Speech Act Revelation: Bible and Quran

Speech Act Revelation: Bible and Quran

Thesis – By definition, an agreement involves at least two parties. It would be a very odd covenant in which one party knows what the other party desires, but does not know who the other party really is. Just imagine entering a covenant with someone via faxed messages or the Internet…Put in religious language, divine revelation is deficient if it is only given as a textual message. It remains deficient even if the message claims divine authorization as the ‘descent of holy scripture from the heavens’ as in the case of Quranic revelation. For this reason, the God of the Biblical covenant does not put himself out to be a remote God. The God of the Bible not only reveals his will (often envisaged divine law) but also who he is and what he is like, that is, his personality. In other words, God not only sends messages through intermediaries like prophets, he also comes in the form of Jesus Christ, a personal revelation of God in human history.

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Christians are commonly described as the ‘People of the Book.’ The term rightly recognizes the centrality of the Bible in the faith and practice of Christians. Nevertheless, the term fails to spell out how the Bible provides Christians with a way of life that is centred around love for and obedience to God. For this reason, I prefer the term the “People of the Covenant”. We have in the Bible the Old Covenant and the New Covenant. The New Covenant is anticipated in the Old Covenant and the Old Covenant is fulfilled in the New Covenant.

What is a covenant? Sometimes it is understood as a treaty or an alliance between two parties ratified by treaty documents. The Bible indicates that the all-sufficient God took the initiative to establish a covenant which includes special favors and protection to the people of the covenant. The covenant that the Bible describes goes beyond legal requirements since the two parties enter into a special relationship, pledging a mutual commitment of an intensely personal kind. Hence, loyalty and faithfulness are the central qualities of the Biblical Covenant. As 1 Peter 2: 9-10 says, “You are a chosen people, a royal priesthood, a holy nation, a people belonging to God that you may declare the praises of him who called you out of darkness into his marvelous light. Once you were not a people, but now you are the people of God; once you had not received mercy, but now you have received the mercy of God.”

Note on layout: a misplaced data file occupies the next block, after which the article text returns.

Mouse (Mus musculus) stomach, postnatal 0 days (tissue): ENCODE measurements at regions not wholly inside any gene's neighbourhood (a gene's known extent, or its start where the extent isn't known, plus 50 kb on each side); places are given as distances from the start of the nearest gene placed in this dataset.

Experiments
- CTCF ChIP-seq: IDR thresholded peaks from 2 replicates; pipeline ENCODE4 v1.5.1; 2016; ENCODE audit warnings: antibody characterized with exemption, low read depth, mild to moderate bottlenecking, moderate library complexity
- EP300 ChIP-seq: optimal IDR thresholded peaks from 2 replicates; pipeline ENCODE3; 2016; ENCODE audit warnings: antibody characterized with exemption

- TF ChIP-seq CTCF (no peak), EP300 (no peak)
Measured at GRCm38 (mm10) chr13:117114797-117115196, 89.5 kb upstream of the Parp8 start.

It is evident that divine revelation goes beyond transmission of information. It has a more inclusive role of establishing a covenant relationship. The relationship is ratified by the ritual of atoning sacrifice which emphasizes that sinful men can enjoy the benefits of this covenant only because God has provided the means to overcome/cover sin which has earlier caused estrangement between God and man. Finally, the covenant includes a deposition of authoritative Scriptures that spell out in detail the obligations entailed in keeping this relationship which is a way of life characterized by utmost loyalty, trust and obedience to God.

By definition, an agreement involves at least two parties. It would be a very odd covenant in which one party knows what the other party desires, but does not know who the other party really is. Just imagine entering a covenant with someone via faxed messages or the Internet. The other party may offer me the sweetest deal along with wonderful promises, but I would not dream of entering into a covenant with this person until I know who he really is personally.